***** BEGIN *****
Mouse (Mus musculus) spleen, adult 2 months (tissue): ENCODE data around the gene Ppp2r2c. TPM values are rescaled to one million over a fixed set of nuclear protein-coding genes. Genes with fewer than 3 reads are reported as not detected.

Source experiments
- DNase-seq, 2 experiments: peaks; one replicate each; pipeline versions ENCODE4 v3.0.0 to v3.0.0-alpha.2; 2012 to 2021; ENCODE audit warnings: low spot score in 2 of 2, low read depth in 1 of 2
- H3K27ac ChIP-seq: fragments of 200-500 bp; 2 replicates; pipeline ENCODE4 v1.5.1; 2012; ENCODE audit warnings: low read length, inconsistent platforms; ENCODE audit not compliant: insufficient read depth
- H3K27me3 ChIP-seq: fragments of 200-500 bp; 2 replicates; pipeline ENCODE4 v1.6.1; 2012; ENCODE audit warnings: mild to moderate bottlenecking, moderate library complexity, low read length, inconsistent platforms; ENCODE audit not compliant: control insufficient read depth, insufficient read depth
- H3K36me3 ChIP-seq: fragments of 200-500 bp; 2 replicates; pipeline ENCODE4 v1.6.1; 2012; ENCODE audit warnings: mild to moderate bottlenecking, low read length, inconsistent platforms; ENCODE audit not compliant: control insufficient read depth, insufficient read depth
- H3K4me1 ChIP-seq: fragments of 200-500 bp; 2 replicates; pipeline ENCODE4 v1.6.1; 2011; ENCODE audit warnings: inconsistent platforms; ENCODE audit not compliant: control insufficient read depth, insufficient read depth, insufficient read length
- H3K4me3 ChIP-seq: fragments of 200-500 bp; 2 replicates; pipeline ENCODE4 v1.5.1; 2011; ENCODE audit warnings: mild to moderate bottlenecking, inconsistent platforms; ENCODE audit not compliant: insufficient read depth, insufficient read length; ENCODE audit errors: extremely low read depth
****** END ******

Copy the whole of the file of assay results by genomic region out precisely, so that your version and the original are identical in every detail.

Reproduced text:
Mouse (Mus musculus) spleen, adult 2 months (tissue): ENCODE data around the gene Ppp2r2c. TPM values are rescaled to one million over a fixed set of nuclear protein-coding genes. Genes with fewer than 3 reads are reported as not detected.

Source experiments
- DNase-seq, 2 experiments: peaks; one replicate each; pipeline versions ENCODE4 v3.0.0 to v3.0.0-alpha.2; 2012 to 2021; ENCODE audit warnings: low spot score in 2 of 2, low read depth in 1 of 2
- H3K27ac ChIP-seq: fragments of 200-500 bp; 2 replicates; pipeline ENCODE4 v1.5.1; 2012; ENCODE audit warnings: low read length, inconsistent platforms; ENCODE audit not compliant: insufficient read depth
- H3K27me3 ChIP-seq: fragments of 200-500 bp; 2 replicates; pipeline ENCODE4 v1.6.1; 2012; ENCODE audit warnings: mild to moderate bottlenecking, moderate library complexity, low read length, inconsistent platforms; ENCODE audit not compliant: control insufficient read depth, insufficient read depth
- H3K36me3 ChIP-seq: fragments of 200-500 bp; 2 replicates; pipeline ENCODE4 v1.6.1; 2012; ENCODE audit warnings: mild to moderate bottlenecking, low read length, inconsistent platforms; ENCODE audit not compliant: control insufficient read depth, insufficient read depth
- H3K4me1 ChIP-seq: fragments of 200-500 bp; 2 replicates; pipeline ENCODE4 v1.6.1; 2011; ENCODE audit warnings: inconsistent platforms; ENCODE audit not compliant: control insufficient read depth, insufficient read depth, insufficient read length
- H3K4me3 ChIP-seq: fragments of 200-500 bp; 2 replicates; pipeline ENCODE4 v1.5.1; 2011; ENCODE audit warnings: mild to moderate bottlenecking, inconsistent platforms; ENCODE audit not compliant: insufficient read depth, insufficient read length; ENCODE audit errors: extremely low read depth